A house salad is served before the entree, unless you choose a Caesar or spinach salad, both available a la carte. But the house salad is delicious enough: a good selection of greens livened with fresh tomatoes. Susan opted for the house dressing, a puckery Dijon vinaigrette. I chose the unlikely-sounding Citrus dressing, which was a happy surprise (see below).
The range of entrees includes popular kinds of meat and fish and pasta prepared in traditional and unusual ways, including the provocative-sounding Pasta Adirondack Style, which mixes smoked shrimp and smoked trout amidst the strands and finishes it in a cream sauce, and a safe bet like pork loin with apples and onions.
On the reverse is the “wellness menu,” which reinterprets some of the regular items to reveal just how good-for-you they are, and adds a few more. It has a dauntingly technical appearance, breaking each item into is components of fat and sodium, calories and cholesterol; but if you’re going to spending any time at all in Lake Placid, you’d better eat sensibly. You’re surrounded by fitness nuts who parade in much too little clothing, and it’s enough to drive a fat man into horrified seclusion.
Susan therefore chose the pasta marinara (168 cal., 1.6g fat, 9 percent fat-cal., less than 1 mg chol., 315 mg sodium) and enjoyed a tasty tomato topping to just-right linguine, along with steamed broccoli and cauliflower.
My salmon piccata probably wouldn’t pass a wellness muster, seeing as how the otherwise healthy fish is dredged in egg batter and sauteed. A light lemon butter and a bed of fresh-cooked spinach complete it, along with a roasted new potato and the broccoli-cauliflower combo. It was a delicious entree, even if it made me no thinner.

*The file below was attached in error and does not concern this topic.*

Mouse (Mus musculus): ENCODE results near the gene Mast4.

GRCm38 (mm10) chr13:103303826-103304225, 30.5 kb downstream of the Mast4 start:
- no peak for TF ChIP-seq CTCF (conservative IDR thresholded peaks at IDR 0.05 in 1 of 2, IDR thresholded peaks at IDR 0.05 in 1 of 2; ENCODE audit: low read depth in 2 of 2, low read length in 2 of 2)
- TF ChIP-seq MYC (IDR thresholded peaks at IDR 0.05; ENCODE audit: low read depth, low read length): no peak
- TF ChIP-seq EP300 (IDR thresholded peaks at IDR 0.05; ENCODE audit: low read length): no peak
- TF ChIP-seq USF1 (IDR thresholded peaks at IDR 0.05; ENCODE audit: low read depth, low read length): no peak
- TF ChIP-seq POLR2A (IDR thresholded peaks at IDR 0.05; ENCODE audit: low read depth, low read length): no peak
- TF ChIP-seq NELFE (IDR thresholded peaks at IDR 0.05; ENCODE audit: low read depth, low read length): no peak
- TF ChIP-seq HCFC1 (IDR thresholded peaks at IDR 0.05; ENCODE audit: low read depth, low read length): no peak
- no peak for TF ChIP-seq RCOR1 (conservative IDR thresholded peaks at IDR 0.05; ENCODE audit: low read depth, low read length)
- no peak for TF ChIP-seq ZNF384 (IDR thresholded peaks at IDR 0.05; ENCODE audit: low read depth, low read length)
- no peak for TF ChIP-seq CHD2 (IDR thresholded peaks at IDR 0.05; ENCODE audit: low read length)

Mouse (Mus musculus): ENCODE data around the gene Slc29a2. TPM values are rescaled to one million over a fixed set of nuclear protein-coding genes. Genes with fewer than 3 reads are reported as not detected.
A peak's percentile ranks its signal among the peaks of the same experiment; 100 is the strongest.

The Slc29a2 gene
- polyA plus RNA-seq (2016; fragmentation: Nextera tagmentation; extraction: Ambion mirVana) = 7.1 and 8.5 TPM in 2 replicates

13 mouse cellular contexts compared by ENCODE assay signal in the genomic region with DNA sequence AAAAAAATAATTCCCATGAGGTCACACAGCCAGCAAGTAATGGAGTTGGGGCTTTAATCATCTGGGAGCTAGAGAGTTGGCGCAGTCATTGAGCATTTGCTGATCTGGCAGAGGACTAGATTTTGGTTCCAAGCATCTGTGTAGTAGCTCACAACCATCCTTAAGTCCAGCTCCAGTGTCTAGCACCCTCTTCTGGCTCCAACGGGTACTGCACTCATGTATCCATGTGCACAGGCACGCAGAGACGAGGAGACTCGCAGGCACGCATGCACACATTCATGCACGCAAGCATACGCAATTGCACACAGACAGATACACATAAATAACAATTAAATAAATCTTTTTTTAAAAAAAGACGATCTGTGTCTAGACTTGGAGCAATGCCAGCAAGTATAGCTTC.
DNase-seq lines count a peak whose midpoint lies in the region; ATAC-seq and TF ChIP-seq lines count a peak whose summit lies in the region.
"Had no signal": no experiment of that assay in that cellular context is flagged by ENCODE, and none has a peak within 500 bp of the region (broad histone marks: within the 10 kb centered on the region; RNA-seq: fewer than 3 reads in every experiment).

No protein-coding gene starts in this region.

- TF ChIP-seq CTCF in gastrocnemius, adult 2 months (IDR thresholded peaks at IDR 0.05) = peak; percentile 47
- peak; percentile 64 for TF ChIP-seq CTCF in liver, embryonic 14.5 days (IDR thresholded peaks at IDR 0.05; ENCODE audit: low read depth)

Service is exceptional, with a captain-waiter system that assures you’re never neglected. Suzanne, our captain, was knowledgeable and attentive and a great help with everything except dessert, which she liked too uniformly to name favorites. Susan finished with a cup of rainbow sherbet, while I went “wellness” with a crepe and frozen yogurt combo, then spoiled it with a cherry-liqueur coffee.
Averil Conwell Dining Room at the Mirror Lake Inn, 5 Mirror Lake Drive, Lake Placid, 523-2544. Serving breakfast daily 7:30-11 AM, dinner 5:30-9 PM. All major credit cards.
Carl’s Citrus Dressing
A sensible policy of the Mirror Lake Inn is to make no recipe secret. Gronlund scoffs at the idea of hiding the preparation of anything that’s popular. They even have request forms that you can submit to the kitchen, which will mail you a detailed reply. Great idea, I told the chef. I’m going to request the citrus dressing recipe. He waved a dismissive hand. “That one’s easy,” he said. “It’s just a mixture of orange juice with a little garlic and some paprika, sweetened with honey. I thicken it by bringing it to a boil and adding a little bit of corn starch.” And so I share this with you in a chef-to-chef manner. Obviously, you don’t want to go crazy with the garlic, and remember to moisten the corn starch before you add it. (Its more costly cousin, arrowroot, will thicken the mixture without clouding it.) Season to taste and make it your own.
– Metroland Magazine, 16 July 1992